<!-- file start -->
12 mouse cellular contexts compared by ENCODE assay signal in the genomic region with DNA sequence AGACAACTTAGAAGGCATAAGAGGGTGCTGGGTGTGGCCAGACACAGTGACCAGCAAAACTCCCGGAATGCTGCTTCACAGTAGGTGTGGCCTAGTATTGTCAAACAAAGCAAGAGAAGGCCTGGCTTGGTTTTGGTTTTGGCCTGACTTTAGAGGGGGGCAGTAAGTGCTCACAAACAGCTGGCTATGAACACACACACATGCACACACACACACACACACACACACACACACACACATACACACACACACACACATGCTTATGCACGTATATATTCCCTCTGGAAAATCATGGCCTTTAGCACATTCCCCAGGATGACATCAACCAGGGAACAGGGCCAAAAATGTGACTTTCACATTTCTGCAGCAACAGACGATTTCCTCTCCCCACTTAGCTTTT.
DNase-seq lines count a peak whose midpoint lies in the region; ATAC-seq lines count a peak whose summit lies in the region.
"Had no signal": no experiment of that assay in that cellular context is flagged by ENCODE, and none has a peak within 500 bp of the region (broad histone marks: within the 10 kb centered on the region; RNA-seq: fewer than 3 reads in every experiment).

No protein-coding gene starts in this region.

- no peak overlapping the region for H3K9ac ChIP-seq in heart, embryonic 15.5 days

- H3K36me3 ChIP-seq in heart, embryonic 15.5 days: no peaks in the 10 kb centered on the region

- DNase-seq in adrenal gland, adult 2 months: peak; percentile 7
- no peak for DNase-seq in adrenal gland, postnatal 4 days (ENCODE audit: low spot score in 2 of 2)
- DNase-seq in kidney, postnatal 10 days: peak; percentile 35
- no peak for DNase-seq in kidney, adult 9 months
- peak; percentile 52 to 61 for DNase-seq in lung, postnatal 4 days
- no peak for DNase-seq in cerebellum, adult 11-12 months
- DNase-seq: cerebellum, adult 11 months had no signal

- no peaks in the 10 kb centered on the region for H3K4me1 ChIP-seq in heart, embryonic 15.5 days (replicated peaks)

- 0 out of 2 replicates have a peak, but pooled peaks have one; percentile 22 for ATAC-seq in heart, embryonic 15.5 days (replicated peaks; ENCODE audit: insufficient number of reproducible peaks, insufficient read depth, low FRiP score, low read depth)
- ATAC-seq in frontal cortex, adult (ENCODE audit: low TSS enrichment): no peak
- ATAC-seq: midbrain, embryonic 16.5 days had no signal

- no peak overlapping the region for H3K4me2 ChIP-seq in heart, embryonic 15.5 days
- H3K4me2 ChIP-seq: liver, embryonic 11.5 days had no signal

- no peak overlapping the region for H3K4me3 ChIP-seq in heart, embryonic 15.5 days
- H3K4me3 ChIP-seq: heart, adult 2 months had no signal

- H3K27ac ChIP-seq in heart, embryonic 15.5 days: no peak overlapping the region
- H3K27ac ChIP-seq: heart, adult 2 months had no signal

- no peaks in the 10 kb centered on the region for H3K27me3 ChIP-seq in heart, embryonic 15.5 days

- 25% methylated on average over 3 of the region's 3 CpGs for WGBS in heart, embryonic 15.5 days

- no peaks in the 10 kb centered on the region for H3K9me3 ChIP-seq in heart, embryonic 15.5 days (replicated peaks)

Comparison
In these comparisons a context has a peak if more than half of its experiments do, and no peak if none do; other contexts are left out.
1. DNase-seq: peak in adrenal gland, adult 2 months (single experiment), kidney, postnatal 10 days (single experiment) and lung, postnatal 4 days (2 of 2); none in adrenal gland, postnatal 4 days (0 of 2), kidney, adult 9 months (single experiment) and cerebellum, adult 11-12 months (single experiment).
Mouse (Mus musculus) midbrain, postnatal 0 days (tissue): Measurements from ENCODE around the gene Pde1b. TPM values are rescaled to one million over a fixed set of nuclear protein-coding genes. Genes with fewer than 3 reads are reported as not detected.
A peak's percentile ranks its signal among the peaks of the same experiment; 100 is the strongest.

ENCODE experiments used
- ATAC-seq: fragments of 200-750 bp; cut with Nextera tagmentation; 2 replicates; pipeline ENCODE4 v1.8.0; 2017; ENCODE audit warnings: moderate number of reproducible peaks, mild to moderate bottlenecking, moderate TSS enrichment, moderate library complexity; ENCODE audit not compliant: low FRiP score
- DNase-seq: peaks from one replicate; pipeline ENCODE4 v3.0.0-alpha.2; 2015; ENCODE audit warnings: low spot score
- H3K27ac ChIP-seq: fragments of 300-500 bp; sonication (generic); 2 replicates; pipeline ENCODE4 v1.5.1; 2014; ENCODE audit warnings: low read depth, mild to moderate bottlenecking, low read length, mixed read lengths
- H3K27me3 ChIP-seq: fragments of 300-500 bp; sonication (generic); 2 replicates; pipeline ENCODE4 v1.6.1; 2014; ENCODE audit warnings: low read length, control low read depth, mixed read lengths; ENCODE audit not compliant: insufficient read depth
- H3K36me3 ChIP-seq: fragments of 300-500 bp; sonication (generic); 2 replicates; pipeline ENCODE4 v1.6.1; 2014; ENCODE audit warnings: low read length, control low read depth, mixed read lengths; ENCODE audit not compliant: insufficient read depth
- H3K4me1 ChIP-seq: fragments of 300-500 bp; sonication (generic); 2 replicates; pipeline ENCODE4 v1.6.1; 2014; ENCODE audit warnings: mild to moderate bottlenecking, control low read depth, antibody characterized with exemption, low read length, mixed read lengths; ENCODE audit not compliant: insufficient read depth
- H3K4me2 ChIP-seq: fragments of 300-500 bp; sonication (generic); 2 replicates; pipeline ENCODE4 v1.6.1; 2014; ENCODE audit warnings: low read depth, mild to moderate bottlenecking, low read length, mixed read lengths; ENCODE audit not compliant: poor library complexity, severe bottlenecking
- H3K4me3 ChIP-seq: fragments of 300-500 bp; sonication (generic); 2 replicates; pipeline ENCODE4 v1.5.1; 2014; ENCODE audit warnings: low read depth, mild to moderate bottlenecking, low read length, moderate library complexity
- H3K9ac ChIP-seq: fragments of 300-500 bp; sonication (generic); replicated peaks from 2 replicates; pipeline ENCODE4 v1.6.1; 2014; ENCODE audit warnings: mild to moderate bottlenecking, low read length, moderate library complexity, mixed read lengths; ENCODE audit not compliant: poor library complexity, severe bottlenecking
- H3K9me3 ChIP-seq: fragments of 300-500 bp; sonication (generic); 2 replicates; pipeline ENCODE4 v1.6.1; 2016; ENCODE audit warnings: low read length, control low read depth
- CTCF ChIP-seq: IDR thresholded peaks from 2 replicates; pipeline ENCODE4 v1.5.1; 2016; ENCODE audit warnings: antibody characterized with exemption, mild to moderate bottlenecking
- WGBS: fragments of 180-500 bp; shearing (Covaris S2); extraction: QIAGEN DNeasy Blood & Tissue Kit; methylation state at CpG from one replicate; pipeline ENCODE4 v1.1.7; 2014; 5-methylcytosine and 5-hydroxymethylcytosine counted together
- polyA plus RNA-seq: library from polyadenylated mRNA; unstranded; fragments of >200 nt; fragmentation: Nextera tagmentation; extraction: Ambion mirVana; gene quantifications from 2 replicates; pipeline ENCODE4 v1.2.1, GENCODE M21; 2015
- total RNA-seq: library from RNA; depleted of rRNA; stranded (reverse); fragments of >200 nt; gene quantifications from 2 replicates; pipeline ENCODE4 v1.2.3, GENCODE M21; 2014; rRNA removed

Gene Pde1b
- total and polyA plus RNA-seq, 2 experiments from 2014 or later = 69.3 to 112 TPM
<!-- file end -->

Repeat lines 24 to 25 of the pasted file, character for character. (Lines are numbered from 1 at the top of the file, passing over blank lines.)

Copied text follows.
- no peaks in the 10 kb centered on the region for H3K27me3 ChIP-seq in heart, embryonic 15.5 days

- 25% methylated on average over 3 of the region's 3 CpGs for WGBS in heart, embryonic 15.5 days